A woman hands out surgical masks to people standing in line to vote in Wisconsin's spring primary election in Milwaukee on April 7, 2020
Sara Stathas for the Washington Post/Getty Images
June 17, 2020 7:42 PM EDT

Washington Secretary of State Kim Wyman is worried. In her state, counting ballots typically entails election officials working shoulder to shoulder, sometimes hundreds to a room. It’s a scene that’s nearly unimaginable in the era of coronavirus. So Washington is working on safety measures, from expanding the space in processing centers to setting up plexiglass between work stations.

Health and hygiene are only the start. While all Washington elections are conducted by mail, other states are less equipped or experienced with handling the large volumes of mail or absentee ballots this year will feature due to the pandemic. Already states like Indiana, Pennsylvania, Ohio and Georgia have seen delayed results and reports of voter disenfranchisement as a result of a rapid expansion of vote by mail.

“I’m concerned nationally that you’re going to have this crush of mail-in ballots that come in on Election Day across the country, the volume is going to swamp election officials, and they are not going to be able to physically get through the processing for days or weeks,” says Wyman, a Republican. “I think that we’re not going to know who the President is until well into November.”

Since March, the National Association of Secretaries of State elections committee has been holding a weekly call to swap information on preparing for an unprecedented election. There are hundreds (thousands!) of ways an election can go awry anyway, but the coronavirus pandemic has complicated preparations. It’s not just the intake of absentee ballots that’s worrying officials like Wyman. The pandemic has brought up a range of new issues, from determining whether coronavirus is a valid reason voters can cite to request an absentee ballot to recruiting poll workers to ensuring there are enough financial resources to make the necessary adaptations.

Nothing less is at stake than the integrity of America’s elections and voters’ faith in the process. And it’s a race against time for states to pull it off. “You asked me what keeps me up at night,” Wyman says. “This is it.”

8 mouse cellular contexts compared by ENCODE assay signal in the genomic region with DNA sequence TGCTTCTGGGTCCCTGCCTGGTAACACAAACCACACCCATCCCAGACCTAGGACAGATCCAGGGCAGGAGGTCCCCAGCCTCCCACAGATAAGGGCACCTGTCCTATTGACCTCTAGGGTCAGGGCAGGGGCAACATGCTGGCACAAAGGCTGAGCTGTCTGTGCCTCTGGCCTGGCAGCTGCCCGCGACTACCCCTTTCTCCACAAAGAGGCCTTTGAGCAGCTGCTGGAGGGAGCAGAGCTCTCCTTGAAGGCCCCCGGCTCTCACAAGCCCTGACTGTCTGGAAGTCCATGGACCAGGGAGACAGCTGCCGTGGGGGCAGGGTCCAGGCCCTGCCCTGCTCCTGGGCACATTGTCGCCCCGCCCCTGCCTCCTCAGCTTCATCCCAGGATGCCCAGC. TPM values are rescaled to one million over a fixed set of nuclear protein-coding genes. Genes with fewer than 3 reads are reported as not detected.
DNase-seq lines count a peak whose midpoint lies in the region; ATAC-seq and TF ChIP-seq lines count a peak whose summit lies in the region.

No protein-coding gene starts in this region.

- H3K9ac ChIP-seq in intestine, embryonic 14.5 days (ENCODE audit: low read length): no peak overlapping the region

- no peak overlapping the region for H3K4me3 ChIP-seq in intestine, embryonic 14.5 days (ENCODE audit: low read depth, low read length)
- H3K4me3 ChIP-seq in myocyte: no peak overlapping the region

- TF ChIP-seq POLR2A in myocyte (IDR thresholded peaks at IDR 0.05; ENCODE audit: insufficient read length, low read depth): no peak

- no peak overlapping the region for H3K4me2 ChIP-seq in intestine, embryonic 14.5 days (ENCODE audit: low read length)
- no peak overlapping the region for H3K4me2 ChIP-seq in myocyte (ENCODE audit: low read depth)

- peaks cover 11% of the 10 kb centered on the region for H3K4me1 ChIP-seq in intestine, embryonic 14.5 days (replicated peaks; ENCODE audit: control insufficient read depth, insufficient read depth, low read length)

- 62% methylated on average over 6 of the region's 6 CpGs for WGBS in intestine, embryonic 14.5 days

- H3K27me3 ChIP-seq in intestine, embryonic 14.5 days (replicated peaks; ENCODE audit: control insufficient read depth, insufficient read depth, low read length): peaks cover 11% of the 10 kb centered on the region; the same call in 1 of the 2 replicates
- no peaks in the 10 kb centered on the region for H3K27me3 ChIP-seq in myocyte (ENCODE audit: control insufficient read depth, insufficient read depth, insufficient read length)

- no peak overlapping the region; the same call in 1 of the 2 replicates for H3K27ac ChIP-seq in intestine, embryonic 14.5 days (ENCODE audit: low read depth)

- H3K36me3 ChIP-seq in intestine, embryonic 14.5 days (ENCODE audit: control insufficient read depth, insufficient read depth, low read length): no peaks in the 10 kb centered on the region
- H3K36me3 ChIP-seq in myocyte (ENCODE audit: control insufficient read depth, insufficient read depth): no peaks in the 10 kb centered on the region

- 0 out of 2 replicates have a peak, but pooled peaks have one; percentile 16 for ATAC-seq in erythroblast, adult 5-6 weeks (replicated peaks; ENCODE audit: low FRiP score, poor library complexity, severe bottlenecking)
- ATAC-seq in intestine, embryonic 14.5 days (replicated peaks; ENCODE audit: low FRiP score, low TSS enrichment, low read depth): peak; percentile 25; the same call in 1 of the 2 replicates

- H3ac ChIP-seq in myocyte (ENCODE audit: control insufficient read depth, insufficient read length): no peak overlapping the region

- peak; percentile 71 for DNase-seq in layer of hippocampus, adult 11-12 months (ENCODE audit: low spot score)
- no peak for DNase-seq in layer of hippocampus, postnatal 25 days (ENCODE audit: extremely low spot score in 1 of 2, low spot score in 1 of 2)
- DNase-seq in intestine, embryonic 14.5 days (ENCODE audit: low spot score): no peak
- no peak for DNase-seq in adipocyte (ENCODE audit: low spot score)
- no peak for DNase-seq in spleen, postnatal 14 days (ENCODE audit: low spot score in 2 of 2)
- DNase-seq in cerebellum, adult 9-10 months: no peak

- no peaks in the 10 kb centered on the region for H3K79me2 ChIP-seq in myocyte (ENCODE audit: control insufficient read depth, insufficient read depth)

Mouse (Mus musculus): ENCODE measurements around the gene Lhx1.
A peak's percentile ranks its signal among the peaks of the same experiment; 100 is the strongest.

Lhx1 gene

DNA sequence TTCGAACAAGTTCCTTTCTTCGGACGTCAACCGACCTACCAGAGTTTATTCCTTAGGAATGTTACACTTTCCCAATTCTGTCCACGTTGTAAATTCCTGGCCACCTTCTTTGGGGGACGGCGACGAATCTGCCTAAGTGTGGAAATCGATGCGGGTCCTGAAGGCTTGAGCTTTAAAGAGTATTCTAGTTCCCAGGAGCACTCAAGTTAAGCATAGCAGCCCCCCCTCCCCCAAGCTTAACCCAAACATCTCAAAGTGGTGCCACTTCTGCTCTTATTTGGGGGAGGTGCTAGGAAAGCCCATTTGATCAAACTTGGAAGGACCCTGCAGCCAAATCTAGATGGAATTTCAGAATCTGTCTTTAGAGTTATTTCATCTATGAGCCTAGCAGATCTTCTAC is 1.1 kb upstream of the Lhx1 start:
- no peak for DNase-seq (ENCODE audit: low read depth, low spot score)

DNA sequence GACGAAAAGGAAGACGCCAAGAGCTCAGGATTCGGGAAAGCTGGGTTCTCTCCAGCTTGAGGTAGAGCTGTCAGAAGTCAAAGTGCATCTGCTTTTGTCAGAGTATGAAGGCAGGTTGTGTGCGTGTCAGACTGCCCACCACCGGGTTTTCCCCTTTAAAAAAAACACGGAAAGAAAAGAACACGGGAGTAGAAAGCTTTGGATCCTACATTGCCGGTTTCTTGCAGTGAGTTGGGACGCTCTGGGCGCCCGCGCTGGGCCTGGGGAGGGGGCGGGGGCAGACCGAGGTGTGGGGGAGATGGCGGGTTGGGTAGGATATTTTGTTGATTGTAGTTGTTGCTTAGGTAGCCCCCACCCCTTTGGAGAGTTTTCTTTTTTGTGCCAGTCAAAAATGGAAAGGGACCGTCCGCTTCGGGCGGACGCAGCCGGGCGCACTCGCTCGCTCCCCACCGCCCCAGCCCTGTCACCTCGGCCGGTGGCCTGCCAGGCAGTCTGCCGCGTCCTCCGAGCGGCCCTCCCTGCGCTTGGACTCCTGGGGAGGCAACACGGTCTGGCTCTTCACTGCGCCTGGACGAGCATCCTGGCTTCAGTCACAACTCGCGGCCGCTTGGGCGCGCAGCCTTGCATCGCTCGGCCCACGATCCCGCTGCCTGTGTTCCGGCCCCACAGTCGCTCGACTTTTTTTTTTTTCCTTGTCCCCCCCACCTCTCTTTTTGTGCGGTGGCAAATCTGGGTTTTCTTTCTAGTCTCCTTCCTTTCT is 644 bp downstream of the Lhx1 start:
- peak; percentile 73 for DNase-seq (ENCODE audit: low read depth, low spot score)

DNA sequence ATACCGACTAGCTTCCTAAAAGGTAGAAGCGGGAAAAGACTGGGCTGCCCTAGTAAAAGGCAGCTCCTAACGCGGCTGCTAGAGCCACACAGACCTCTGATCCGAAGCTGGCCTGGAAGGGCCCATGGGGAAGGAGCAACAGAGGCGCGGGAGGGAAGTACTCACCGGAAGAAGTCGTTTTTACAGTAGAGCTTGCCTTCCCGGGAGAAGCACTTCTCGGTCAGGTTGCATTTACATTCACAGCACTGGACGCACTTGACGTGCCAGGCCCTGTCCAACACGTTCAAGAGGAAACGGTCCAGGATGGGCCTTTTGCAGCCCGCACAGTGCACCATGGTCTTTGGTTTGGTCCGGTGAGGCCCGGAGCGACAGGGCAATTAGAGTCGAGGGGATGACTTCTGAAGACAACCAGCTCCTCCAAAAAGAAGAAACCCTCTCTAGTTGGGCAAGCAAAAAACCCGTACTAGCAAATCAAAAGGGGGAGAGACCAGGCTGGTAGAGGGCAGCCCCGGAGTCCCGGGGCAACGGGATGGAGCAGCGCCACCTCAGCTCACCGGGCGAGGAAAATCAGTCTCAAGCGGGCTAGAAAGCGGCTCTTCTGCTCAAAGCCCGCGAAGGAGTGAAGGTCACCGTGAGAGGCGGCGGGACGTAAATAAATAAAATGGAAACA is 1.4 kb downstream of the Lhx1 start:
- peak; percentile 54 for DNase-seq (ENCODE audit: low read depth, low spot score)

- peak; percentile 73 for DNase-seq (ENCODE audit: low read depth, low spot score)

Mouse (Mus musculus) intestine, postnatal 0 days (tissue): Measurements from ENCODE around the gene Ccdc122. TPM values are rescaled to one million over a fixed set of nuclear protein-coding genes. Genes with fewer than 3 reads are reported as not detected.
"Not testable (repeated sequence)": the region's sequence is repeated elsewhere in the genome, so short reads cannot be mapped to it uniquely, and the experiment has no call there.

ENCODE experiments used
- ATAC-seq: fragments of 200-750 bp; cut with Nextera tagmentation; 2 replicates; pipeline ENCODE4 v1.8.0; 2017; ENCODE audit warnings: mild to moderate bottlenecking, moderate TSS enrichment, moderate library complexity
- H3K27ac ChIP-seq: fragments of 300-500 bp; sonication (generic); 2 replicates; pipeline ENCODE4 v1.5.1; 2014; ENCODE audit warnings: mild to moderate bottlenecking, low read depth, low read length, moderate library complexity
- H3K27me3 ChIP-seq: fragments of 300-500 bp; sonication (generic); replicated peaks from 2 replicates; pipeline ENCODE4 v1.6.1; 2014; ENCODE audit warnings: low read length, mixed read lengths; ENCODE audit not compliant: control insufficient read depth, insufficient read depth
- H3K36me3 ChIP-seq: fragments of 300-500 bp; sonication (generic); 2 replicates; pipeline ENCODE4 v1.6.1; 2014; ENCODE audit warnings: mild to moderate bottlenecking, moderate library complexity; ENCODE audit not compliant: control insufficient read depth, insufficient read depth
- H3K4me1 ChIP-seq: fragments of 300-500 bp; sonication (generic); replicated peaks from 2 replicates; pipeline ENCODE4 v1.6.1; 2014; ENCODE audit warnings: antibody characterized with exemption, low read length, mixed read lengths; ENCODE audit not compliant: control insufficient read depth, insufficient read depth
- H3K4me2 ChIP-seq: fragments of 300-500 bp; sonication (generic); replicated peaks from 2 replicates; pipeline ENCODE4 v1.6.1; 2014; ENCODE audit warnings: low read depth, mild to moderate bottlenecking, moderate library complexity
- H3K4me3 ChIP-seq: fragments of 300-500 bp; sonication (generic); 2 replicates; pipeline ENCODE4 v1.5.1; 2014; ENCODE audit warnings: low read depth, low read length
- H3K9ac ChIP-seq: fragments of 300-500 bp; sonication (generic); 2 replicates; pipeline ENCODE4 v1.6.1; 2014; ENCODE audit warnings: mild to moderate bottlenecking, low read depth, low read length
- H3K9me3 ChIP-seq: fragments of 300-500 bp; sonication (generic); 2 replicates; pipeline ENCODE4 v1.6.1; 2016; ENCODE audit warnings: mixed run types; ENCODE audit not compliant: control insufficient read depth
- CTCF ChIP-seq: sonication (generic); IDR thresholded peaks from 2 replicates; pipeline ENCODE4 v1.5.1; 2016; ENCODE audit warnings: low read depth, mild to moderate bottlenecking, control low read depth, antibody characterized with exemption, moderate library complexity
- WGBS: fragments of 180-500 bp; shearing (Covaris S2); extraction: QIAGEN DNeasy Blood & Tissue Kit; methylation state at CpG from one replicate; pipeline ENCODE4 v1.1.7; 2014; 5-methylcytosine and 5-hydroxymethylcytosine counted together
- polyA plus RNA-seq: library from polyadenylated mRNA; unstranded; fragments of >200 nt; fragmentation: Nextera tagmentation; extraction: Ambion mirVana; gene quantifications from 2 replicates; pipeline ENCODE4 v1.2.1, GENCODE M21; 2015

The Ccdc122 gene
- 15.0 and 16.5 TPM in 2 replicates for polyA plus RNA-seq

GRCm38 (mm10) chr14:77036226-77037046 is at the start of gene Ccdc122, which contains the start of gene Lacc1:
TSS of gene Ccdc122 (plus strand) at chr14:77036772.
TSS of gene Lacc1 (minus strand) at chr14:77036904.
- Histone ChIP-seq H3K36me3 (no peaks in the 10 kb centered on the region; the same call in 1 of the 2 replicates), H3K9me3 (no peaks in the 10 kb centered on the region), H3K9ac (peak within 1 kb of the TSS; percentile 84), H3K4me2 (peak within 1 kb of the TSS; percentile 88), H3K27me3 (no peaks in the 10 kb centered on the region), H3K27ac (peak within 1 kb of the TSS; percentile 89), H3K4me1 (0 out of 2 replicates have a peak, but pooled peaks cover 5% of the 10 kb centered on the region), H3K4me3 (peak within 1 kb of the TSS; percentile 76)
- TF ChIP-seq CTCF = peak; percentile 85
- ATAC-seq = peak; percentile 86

TIME interviewed nine secretaries of state from both parties. Here are their top concerns:

Will coronavirus be judged a valid reason to request an absentee ballot for the general election?

About a third of states require that voters provide a justification for requesting absentee-ballot applications. When it became clear that coronavirus was going to affect primary contests, election officials in those states had to determine whether COVID-19 was a valid medical excuse. The answer, in all states but Texas and Mississippi, was yes.

States like Kentucky, Indiana, and Louisiana made changes such as opening absentee voting to all eligible voters or dropping the question from the absentee-ballot application. But none of those adjustments necessarily extend to the general election.

In West Virginia, another state that requires a reason to get an absentee ballot, clerks process the absentee ballot applications and mail them out to those who are eligible. “We’re getting asked that all the time,” says West Virginia Secretary of State Mac Warner, a Republican. “I think it’s a reasonable, rational reason, and I suspect that the clerks will accept that as a reason for sending them absentee ballots.” But Warner, who plans to meet with the county clerks now that the primary is over, acknowledged he did not yet have a firm answer.

In Alabama, Secretary of State John Merrill, the chair of the Republican Secretaries of State Committee, says it’s “definitely not” certain that voters will again be able to check the physical illness or infirmity box on their absentee ballot application over COVID-19 concerns, the way they are able to for runoff elections on July 14.